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7 - Hepatitis B and D viruses (HBV and HDV)

Published online by Cambridge University Press:  07 December 2009

Goura Kudesia
Affiliation:
Sheffield Teaching Hospital NHS Foundation Trust
Tim Wreghitt
Affiliation:
Addenbrooke's Hospital, Cambridge
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Summary

The virus

Hepatitis B virus (HBV) is a member of the Hepadnaviridae family of viruses, and has a double-stranded circular DNA and a DNA polymerase enzyme. It has two major proteins: hepatitis B surface antigen (HBs Ag), which is an outer protein expressed in excess when the virus replicates in the liver; and hepatitis B core antigen, an inner protein, which is expressed only within hepatocytes in the liver. A third protein, hepatitis B e antigen (HBe Ag), is also shed in the blood when the virus replicates, and its presence is associated with high infectivity.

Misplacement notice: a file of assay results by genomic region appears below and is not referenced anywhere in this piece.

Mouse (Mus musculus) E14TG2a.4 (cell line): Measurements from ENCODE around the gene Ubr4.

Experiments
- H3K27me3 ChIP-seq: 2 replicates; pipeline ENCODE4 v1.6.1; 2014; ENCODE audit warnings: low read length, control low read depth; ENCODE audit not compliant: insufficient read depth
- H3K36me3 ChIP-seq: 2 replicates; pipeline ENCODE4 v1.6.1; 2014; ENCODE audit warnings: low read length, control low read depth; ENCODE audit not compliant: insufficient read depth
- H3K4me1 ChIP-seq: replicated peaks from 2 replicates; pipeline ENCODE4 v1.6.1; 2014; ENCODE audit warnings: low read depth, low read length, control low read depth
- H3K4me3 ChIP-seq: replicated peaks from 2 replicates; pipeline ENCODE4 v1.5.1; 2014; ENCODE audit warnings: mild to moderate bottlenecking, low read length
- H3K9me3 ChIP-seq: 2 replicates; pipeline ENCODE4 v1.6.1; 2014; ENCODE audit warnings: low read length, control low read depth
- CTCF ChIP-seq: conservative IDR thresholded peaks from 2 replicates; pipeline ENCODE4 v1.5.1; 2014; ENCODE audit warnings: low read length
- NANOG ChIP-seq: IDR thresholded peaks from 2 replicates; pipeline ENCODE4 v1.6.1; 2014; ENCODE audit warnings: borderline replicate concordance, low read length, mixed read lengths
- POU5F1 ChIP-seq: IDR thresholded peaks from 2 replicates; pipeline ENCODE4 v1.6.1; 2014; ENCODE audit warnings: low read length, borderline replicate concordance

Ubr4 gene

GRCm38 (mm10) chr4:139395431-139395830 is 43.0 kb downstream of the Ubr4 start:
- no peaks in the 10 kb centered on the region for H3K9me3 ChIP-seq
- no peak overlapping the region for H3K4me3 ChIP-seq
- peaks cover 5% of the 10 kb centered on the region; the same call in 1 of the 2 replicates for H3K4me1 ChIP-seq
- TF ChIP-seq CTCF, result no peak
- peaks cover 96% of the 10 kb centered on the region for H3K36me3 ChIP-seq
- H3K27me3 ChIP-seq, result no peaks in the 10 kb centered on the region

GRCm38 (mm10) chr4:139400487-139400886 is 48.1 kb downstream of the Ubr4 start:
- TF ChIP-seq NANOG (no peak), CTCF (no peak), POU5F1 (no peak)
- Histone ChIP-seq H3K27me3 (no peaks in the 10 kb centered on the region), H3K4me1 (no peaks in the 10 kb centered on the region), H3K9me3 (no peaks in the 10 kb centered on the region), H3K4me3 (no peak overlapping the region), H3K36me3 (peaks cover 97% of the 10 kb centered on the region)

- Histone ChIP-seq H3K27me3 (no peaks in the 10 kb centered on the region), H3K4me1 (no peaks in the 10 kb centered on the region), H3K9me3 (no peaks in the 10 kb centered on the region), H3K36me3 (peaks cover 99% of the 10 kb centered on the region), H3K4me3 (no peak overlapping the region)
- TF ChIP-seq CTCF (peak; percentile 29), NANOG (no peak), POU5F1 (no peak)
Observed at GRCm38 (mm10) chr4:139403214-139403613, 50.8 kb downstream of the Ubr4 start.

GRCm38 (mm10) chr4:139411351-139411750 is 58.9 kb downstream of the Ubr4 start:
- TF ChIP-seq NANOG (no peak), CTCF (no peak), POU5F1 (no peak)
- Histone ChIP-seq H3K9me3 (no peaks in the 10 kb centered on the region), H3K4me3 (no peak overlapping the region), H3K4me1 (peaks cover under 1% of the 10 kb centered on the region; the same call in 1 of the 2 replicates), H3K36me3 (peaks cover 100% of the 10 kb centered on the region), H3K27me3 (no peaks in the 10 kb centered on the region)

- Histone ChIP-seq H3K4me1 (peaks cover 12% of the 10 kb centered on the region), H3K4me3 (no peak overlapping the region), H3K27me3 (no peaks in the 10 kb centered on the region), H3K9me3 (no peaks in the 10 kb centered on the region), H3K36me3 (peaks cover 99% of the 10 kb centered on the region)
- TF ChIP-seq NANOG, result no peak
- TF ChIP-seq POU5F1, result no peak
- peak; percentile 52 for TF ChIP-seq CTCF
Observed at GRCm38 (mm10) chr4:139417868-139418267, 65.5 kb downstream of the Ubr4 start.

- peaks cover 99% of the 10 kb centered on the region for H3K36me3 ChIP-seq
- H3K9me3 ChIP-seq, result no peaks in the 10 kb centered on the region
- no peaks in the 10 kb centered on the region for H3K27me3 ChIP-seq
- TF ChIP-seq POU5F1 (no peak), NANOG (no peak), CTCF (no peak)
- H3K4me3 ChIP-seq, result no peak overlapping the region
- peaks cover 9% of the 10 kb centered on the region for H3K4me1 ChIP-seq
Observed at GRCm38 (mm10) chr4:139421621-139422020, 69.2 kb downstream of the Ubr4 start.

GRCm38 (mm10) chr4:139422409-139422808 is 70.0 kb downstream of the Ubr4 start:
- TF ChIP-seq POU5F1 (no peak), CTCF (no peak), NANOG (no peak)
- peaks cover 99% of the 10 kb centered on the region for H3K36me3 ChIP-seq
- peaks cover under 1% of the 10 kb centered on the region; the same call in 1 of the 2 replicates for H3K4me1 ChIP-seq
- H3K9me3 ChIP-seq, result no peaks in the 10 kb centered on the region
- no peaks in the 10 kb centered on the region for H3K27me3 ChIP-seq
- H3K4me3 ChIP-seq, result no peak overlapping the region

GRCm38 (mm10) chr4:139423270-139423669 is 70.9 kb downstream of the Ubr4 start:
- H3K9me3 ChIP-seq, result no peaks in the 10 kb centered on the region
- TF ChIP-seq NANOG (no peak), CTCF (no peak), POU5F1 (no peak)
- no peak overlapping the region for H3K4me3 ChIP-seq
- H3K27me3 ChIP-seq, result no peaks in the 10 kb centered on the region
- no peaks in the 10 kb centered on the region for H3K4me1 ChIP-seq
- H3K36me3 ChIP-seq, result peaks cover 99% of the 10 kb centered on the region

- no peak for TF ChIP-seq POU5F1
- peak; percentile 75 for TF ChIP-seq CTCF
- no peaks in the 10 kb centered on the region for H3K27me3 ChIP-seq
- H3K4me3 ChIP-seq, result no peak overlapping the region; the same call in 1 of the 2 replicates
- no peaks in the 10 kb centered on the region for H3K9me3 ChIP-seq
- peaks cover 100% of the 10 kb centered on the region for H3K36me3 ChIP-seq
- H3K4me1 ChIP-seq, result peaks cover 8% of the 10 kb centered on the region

Hepatitis D virus (HDV) is a defective RNA virus, which cannot replicate in humans in the absence of HBV. Patients can be co-infected with HBV and HDV, or HBV infected patients can be super-infected with HDV.

Epidemiology

Route of spread

The routes of transmission are

  • parenteral (blood exposure)

  • sexual

  • vertical (from mother to baby).

Prevalence

Hepatitis B virus infection occurs worldwide with prevalence of infection varying between <2% to 15%, with 80% of the global population having a 60% lifetime risk of infection.

Incubation period

Infection can develop from 6 weeks to 6 months after exposure to the virus.

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Publisher: Cambridge University Press
Print publication year: 2009

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